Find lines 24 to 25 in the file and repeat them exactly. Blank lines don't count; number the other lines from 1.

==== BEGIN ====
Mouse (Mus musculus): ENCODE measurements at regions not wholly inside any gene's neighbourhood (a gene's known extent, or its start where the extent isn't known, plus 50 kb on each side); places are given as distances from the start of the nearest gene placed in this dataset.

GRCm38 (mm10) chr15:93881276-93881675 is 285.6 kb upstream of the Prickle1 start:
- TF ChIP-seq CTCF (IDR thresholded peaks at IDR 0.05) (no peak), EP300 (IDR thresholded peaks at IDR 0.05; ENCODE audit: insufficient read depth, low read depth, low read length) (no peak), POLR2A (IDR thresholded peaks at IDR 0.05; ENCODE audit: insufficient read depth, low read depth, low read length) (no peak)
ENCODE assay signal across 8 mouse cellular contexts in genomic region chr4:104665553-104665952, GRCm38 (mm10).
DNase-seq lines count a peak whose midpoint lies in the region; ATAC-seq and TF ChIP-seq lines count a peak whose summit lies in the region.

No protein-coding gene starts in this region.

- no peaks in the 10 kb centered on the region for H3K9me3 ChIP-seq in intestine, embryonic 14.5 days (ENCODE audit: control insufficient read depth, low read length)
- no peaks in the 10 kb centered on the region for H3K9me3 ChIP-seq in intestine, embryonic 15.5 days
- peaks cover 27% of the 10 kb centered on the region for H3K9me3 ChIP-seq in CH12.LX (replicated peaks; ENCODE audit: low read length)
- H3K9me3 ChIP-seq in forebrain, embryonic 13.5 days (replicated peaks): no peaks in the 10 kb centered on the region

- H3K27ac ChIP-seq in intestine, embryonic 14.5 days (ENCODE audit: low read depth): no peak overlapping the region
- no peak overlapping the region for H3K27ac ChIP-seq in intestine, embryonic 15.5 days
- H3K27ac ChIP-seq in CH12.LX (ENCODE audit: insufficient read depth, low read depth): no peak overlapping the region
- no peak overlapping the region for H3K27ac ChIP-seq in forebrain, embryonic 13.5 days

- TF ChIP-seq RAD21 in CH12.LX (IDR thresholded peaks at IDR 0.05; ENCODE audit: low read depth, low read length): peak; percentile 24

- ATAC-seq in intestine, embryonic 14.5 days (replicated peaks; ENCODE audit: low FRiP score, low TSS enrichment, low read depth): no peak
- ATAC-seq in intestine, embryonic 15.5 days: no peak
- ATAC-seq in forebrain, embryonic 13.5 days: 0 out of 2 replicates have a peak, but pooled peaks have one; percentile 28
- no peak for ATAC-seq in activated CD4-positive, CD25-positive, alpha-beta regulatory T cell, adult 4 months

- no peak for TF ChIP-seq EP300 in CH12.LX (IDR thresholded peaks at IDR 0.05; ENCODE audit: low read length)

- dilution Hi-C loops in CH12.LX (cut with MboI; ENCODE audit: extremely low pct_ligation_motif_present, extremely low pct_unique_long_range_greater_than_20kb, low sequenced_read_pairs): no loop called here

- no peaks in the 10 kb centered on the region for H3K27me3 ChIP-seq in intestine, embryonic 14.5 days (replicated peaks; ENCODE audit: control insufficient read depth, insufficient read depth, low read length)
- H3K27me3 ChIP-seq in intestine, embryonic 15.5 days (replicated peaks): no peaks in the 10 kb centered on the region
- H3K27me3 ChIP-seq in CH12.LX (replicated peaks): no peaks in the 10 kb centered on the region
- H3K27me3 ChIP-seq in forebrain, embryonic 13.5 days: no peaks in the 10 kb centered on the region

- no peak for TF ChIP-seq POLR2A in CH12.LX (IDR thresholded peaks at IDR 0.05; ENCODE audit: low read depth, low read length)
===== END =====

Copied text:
- H3K27me3 ChIP-seq in CH12.LX (replicated peaks): no peaks in the 10 kb centered on the region
- H3K27me3 ChIP-seq in forebrain, embryonic 13.5 days: no peaks in the 10 kb centered on the region